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False alarm at the camp of the Norwegian Royal Guard

On Saturday, a full terror-alarm went off at Huseby military camp in Oslo. This is the main-camp to the Norwegian Royal Guard who has the highest security responsibility of the Norwegian Royal Family. A civil car drove past the camp before it stopped outside. After this, the driver ran from the vehicle after opening the tailgate. The guards at the camp observed this suspicious behaviour and warned the commander who treated this as a threat. The camp was put on alert, and the police were notified. The soldiers who went to the car could see something similar to wires in the trunk.

The roads in and out of the camp were closed, and several people were evacuated. It soon became known that it was an accident. The man who owned the car was delayed to a flea market he would attend and touched the button that opened the tailgate before he ran from the place. The owner of the vehicle was tracked down, and he moved the car away from the camp after a short time. This was reported by His Majesty the King’s Guard on Twitter.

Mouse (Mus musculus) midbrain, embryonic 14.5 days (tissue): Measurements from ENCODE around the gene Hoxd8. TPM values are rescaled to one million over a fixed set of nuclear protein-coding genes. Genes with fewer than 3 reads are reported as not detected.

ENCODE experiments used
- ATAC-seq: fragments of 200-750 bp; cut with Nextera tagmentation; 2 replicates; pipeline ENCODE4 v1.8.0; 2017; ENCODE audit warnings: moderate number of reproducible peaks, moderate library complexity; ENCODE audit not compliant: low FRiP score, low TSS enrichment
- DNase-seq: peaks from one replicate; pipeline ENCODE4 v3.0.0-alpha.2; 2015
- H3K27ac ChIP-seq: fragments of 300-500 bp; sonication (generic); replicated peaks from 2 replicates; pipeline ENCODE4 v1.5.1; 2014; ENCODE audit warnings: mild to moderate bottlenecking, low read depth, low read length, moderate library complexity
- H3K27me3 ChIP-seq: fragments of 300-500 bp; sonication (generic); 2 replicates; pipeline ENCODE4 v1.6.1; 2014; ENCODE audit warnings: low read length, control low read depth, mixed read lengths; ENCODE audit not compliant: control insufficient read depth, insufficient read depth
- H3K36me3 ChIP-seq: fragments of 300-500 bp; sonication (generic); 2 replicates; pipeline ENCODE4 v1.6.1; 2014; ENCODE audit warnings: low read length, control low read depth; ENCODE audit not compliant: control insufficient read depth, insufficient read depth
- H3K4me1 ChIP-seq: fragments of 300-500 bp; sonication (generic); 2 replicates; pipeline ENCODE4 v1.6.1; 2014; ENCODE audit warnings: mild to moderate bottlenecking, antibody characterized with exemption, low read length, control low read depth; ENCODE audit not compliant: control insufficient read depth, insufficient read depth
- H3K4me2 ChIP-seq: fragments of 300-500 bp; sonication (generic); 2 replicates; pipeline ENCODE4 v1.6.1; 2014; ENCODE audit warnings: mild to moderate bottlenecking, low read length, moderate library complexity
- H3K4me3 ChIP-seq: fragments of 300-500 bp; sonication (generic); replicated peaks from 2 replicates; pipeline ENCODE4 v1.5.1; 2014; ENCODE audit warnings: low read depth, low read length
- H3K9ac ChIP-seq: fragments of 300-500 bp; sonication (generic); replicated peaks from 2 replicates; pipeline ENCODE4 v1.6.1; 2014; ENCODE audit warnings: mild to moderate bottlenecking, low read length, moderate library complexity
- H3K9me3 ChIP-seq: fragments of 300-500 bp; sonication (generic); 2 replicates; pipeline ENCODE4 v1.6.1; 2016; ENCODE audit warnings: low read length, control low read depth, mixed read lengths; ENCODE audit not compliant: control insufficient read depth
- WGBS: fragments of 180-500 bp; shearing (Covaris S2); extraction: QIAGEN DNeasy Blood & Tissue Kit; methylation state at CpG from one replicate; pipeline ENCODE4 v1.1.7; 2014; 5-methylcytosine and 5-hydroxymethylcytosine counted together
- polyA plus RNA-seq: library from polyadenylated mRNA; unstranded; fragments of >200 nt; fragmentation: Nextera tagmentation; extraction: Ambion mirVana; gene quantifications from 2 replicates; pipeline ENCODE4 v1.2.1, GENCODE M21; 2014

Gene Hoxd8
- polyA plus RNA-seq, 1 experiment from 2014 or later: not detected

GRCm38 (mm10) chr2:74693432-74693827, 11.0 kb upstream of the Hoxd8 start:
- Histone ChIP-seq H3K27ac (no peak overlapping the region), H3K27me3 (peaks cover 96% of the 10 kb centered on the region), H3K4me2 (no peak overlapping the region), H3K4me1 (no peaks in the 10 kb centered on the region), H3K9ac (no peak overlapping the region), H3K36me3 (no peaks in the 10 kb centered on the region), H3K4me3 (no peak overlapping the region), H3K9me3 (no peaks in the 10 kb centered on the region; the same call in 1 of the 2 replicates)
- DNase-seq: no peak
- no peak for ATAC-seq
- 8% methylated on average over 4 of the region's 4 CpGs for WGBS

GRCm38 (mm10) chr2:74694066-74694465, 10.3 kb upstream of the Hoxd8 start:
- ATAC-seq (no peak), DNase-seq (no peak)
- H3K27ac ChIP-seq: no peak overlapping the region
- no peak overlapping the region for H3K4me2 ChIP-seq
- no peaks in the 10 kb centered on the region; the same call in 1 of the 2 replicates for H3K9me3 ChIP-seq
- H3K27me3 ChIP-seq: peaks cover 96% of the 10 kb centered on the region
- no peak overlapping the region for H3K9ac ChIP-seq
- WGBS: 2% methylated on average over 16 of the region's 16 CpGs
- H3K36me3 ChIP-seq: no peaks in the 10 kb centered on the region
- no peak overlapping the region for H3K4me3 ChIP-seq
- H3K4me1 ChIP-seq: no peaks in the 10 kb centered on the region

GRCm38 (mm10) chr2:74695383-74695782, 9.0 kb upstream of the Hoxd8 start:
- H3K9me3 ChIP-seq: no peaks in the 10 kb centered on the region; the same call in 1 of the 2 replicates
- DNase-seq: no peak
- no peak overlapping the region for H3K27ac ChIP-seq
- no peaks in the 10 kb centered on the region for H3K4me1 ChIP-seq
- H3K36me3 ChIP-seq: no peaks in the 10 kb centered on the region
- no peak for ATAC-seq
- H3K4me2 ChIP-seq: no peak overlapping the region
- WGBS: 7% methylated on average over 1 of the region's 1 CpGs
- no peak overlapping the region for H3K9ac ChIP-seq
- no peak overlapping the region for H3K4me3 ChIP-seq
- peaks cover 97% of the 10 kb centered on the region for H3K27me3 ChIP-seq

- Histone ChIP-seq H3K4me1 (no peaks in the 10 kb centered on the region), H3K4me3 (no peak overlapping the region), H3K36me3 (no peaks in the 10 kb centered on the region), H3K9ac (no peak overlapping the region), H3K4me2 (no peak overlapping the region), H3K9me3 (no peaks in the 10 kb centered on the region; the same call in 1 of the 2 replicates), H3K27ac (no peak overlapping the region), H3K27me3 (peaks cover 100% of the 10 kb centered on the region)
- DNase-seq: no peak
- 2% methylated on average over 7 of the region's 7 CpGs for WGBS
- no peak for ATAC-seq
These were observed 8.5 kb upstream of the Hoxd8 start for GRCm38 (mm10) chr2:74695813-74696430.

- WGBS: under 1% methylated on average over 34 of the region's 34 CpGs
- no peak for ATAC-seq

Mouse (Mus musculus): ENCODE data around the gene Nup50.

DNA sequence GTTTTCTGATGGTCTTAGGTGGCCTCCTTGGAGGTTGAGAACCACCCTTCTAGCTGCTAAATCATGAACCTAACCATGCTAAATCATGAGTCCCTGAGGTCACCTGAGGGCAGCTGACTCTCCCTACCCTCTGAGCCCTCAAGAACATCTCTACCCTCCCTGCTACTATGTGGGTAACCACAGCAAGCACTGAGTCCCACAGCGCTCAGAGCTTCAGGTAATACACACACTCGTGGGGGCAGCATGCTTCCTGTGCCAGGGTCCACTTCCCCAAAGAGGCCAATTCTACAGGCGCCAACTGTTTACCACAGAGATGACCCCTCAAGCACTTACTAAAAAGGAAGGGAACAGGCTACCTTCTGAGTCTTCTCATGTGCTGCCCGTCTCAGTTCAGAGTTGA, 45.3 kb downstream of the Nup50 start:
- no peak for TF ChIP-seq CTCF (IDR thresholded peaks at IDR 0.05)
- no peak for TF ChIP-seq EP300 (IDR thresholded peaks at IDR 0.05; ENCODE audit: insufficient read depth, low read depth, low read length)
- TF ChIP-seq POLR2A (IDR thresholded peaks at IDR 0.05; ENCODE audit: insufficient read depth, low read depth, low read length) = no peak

King Harald and Crown Prince Haakon arrive at Huseby military camp last year. Photo: Oskar Aanmoen.

His Majesty The King’s Guard is a battalion of the Norwegian Army. The brigade has two primary roles. This is to serve as the Norwegian King’s bodyguards and guard the royal residences. They also are the leading infantry unit responsible for the defence of Oslo. Huseby military camp is the base of the Royal Guard. Some areas of the structure are classified, yet some parts of the “0-level” can be seen from ground level.

Several times a year, parades and activity days are arranged so everyone can visit the camp and see the King’s guards in full action. His Majesty King Harald and His Royal Highness Crown Prince Haakon visit the camp once a year to inspect the Royal Guard during the summer.

About author

Senior Europe Correspondent Oskar Aanmoen has a master in military and political history of the Nordic countries. He has written five books on historical subjects and more than 700 articles for Royal Central. He has also interview both Serbian and Norwegian royals. Aanmoen is based in Oslo, Norway.